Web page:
The coffee processors wash the beans found in the cat droppings. This rare coffee is sold for about $110 per pound. Are you kidding?
The Bottom Line
So, coffee has its pros and cons. The majority of the U.S. population drinks coffee on a daily basis. Ongoing research continues to enlighten us to further developments in the good and the bad of coffee drinking. For now, the best rule of thumb is everything in moderation.
How do you take your coffee? Black, regular, cream with one sugar, milk with Equal?
August 26th, 2013 | The Blog
Malaria is a mosquito-borne disease caused by a parasite. What does that mean? It means that a disease-carrying parasite infects a mosquito, which in turn, feeds on a human.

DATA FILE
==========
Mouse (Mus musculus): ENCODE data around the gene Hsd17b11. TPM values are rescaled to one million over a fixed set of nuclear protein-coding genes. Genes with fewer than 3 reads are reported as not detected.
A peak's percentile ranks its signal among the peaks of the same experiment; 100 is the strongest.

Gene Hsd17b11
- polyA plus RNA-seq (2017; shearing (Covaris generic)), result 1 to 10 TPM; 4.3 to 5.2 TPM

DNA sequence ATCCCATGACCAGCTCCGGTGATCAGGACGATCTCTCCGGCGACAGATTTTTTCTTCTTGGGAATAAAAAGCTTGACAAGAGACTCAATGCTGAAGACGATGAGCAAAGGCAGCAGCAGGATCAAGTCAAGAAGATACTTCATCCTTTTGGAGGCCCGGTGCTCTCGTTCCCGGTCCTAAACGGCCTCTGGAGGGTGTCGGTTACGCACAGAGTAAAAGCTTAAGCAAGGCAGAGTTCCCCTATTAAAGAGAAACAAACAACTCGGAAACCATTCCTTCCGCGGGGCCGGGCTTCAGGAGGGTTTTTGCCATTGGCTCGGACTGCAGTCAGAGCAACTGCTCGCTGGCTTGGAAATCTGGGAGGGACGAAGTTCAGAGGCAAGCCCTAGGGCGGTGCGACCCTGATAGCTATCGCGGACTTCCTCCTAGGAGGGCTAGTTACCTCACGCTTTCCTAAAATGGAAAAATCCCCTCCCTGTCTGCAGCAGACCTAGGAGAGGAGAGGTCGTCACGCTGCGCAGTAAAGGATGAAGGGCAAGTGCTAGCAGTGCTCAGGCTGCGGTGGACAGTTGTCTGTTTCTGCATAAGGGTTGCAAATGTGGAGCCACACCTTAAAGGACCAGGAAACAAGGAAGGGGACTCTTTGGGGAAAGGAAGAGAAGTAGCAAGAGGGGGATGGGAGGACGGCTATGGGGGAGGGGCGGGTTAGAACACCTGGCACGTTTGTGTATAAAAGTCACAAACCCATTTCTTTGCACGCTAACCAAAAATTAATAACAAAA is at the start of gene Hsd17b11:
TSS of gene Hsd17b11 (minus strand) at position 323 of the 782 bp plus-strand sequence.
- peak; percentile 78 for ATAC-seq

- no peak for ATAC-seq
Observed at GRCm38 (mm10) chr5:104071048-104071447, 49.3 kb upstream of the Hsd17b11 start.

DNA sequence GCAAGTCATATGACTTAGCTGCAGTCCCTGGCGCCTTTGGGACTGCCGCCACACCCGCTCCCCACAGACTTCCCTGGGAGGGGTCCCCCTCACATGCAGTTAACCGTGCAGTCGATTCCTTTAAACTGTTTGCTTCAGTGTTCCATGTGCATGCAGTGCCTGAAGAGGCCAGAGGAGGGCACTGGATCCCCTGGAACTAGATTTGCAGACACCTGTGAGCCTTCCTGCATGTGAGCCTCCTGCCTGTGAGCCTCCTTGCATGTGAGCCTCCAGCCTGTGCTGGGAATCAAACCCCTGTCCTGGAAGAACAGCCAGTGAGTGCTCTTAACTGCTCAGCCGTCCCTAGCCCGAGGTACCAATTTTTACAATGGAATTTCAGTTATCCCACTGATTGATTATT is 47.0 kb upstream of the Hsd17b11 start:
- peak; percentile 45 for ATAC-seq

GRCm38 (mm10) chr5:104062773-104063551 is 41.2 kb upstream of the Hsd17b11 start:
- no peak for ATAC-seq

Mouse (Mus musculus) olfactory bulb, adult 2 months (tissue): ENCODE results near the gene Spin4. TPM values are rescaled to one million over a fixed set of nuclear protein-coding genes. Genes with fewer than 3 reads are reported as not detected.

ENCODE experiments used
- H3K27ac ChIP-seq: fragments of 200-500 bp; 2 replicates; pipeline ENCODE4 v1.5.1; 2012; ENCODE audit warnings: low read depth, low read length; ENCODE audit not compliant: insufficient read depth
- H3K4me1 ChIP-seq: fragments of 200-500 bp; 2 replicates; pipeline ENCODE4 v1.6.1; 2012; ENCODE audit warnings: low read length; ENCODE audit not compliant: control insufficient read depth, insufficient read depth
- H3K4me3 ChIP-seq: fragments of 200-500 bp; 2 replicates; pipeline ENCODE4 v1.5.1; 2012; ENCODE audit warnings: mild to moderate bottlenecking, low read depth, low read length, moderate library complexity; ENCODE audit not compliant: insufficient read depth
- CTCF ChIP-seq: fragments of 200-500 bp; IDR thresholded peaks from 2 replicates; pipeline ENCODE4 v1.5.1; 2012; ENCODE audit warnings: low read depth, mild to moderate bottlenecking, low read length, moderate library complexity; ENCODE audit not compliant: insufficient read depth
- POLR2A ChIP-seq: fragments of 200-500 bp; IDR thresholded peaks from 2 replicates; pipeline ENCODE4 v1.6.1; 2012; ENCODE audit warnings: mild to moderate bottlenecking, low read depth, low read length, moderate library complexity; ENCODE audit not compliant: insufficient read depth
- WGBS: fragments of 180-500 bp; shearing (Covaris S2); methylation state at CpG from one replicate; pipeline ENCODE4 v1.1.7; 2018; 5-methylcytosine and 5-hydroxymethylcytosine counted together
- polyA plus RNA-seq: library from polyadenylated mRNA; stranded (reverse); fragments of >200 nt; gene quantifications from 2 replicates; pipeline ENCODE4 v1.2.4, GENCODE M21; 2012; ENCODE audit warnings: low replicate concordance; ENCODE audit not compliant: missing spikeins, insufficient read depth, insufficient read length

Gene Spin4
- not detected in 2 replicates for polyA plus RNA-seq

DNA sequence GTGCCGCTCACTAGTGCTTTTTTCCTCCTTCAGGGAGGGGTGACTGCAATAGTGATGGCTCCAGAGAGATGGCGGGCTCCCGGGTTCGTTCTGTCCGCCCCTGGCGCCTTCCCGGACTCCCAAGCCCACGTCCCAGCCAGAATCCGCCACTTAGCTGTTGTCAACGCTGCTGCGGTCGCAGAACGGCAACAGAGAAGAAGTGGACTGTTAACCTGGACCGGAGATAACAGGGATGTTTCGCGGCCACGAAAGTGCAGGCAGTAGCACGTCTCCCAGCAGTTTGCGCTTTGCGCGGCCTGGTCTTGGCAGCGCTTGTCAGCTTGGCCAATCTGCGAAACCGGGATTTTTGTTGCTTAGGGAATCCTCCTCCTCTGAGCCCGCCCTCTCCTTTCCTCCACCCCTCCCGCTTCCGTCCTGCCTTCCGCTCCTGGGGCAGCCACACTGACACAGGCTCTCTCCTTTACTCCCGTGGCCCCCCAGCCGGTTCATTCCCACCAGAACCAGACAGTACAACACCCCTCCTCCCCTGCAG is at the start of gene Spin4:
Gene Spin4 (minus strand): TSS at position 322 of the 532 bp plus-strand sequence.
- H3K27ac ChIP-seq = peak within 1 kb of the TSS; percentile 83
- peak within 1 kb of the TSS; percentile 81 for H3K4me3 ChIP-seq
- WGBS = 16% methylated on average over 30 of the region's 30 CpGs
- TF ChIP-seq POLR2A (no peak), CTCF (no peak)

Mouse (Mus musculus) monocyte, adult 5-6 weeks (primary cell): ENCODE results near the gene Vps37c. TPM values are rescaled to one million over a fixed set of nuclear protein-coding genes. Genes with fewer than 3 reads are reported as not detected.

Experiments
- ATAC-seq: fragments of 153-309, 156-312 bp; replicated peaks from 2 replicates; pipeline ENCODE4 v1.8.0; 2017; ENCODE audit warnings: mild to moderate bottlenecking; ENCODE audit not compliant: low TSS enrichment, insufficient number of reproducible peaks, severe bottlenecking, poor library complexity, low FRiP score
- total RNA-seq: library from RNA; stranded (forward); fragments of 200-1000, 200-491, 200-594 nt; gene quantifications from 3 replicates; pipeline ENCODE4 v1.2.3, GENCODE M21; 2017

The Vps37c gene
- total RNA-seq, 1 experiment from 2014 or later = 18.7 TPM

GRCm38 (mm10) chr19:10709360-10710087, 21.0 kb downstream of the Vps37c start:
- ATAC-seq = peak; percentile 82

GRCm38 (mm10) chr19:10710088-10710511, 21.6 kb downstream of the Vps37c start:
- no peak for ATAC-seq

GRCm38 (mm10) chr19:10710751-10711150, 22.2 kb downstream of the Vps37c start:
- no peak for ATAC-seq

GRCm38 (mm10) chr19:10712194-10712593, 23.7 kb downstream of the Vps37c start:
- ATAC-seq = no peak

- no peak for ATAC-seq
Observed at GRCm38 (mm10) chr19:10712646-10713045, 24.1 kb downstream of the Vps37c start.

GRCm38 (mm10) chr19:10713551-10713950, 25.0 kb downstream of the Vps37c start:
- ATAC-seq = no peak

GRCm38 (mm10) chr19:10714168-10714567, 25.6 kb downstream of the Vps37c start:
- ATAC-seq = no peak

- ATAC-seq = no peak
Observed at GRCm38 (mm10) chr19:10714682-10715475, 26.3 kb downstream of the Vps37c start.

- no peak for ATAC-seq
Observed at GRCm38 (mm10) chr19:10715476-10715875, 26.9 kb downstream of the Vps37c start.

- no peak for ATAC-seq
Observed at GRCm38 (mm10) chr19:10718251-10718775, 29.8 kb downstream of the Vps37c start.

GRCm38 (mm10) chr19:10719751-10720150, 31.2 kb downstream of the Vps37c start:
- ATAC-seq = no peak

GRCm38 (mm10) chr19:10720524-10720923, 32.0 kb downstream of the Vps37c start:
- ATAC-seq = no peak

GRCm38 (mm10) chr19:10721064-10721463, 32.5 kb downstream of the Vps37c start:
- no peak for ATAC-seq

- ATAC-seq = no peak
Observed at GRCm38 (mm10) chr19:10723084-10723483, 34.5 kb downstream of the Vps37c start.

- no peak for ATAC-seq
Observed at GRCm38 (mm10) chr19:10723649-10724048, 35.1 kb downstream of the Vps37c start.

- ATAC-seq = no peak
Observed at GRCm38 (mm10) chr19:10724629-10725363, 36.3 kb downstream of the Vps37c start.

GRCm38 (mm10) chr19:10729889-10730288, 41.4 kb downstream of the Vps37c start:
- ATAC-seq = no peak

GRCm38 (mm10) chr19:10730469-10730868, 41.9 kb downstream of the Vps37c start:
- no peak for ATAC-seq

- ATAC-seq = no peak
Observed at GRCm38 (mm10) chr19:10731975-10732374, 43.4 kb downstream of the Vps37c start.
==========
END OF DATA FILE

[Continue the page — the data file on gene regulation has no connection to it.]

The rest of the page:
Malaria can be prevented with the proper precautions and now, with a potentially effective immunization.
Symptoms of the Disease
The malaria species that affect humans are Plasmodium vivax and P. ovale. Interestingly, a patient can be symptomless for 2 to 4 years after being infected. During this time, the parasite lies dormant in the liver.
When symptoms do appear, they present as the following:
Complications of Malaria
Left untreated, people with malaria can develop severe complications and subsequent death. Here are some statistics to illustrate the population and severity of this disease:
New Vaccine for Malaria
There is a new vaccine on the horizon, PfSPZ, which offers the promise of total protection from malaria, according to the U.S. National Institute of Allergy and Infectious Diseases. It has been tested on a small group of people and will soon be expanded to a larger population to determine: